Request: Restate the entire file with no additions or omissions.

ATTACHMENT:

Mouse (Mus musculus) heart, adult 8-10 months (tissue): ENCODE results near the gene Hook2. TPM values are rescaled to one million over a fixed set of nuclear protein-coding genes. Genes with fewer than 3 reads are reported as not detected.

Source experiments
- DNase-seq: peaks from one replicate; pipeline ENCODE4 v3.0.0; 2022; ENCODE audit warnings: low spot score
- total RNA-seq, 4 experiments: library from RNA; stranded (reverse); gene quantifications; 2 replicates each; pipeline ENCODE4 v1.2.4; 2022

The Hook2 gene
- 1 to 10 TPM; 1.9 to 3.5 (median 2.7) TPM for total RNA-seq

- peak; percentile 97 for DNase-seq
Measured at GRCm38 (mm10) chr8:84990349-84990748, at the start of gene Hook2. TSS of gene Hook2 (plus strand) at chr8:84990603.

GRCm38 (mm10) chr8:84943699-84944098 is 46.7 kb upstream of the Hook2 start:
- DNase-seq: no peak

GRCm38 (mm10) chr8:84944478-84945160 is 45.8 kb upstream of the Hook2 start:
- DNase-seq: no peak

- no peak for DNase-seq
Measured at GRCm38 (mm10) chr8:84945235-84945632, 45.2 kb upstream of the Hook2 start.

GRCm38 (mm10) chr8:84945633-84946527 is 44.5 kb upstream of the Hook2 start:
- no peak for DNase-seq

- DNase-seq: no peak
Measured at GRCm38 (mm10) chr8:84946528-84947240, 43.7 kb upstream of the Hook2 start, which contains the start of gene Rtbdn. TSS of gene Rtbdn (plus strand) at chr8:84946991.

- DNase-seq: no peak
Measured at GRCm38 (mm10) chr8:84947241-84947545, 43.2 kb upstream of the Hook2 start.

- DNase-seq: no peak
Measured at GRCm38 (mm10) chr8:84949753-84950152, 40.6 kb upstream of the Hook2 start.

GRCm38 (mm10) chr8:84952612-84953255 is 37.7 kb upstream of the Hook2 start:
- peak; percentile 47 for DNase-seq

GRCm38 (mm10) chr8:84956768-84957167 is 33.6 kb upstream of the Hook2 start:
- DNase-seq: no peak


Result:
Mouse (Mus musculus) heart, adult 8-10 months (tissue): ENCODE results near the gene Hook2. TPM values are rescaled to one million over a fixed set of nuclear protein-coding genes. Genes with fewer than 3 reads are reported as not detected.

Source experiments
- DNase-seq: peaks from one replicate; pipeline ENCODE4 v3.0.0; 2022; ENCODE audit warnings: low spot score
- total RNA-seq, 4 experiments: library from RNA; stranded (reverse); gene quantifications; 2 replicates each; pipeline ENCODE4 v1.2.4; 2022

The Hook2 gene
- 1 to 10 TPM; 1.9 to 3.5 (median 2.7) TPM for total RNA-seq

- peak; percentile 97 for DNase-seq
Measured at GRCm38 (mm10) chr8:84990349-84990748, at the start of gene Hook2. TSS of gene Hook2 (plus strand) at chr8:84990603.

GRCm38 (mm10) chr8:84943699-84944098 is 46.7 kb upstream of the Hook2 start:
- DNase-seq: no peak

GRCm38 (mm10) chr8:84944478-84945160 is 45.8 kb upstream of the Hook2 start:
- DNase-seq: no peak

- no peak for DNase-seq
Measured at GRCm38 (mm10) chr8:84945235-84945632, 45.2 kb upstream of the Hook2 start.

GRCm38 (mm10) chr8:84945633-84946527 is 44.5 kb upstream of the Hook2 start:
- no peak for DNase-seq

- DNase-seq: no peak
Measured at GRCm38 (mm10) chr8:84946528-84947240, 43.7 kb upstream of the Hook2 start, which contains the start of gene Rtbdn. TSS of gene Rtbdn (plus strand) at chr8:84946991.

- DNase-seq: no peak
Measured at GRCm38 (mm10) chr8:84947241-84947545, 43.2 kb upstream of the Hook2 start.

- DNase-seq: no peak
Measured at GRCm38 (mm10) chr8:84949753-84950152, 40.6 kb upstream of the Hook2 start.

GRCm38 (mm10) chr8:84952612-84953255 is 37.7 kb upstream of the Hook2 start:
- peak; percentile 47 for DNase-seq

GRCm38 (mm10) chr8:84956768-84957167 is 33.6 kb upstream of the Hook2 start:
- DNase-seq: no peak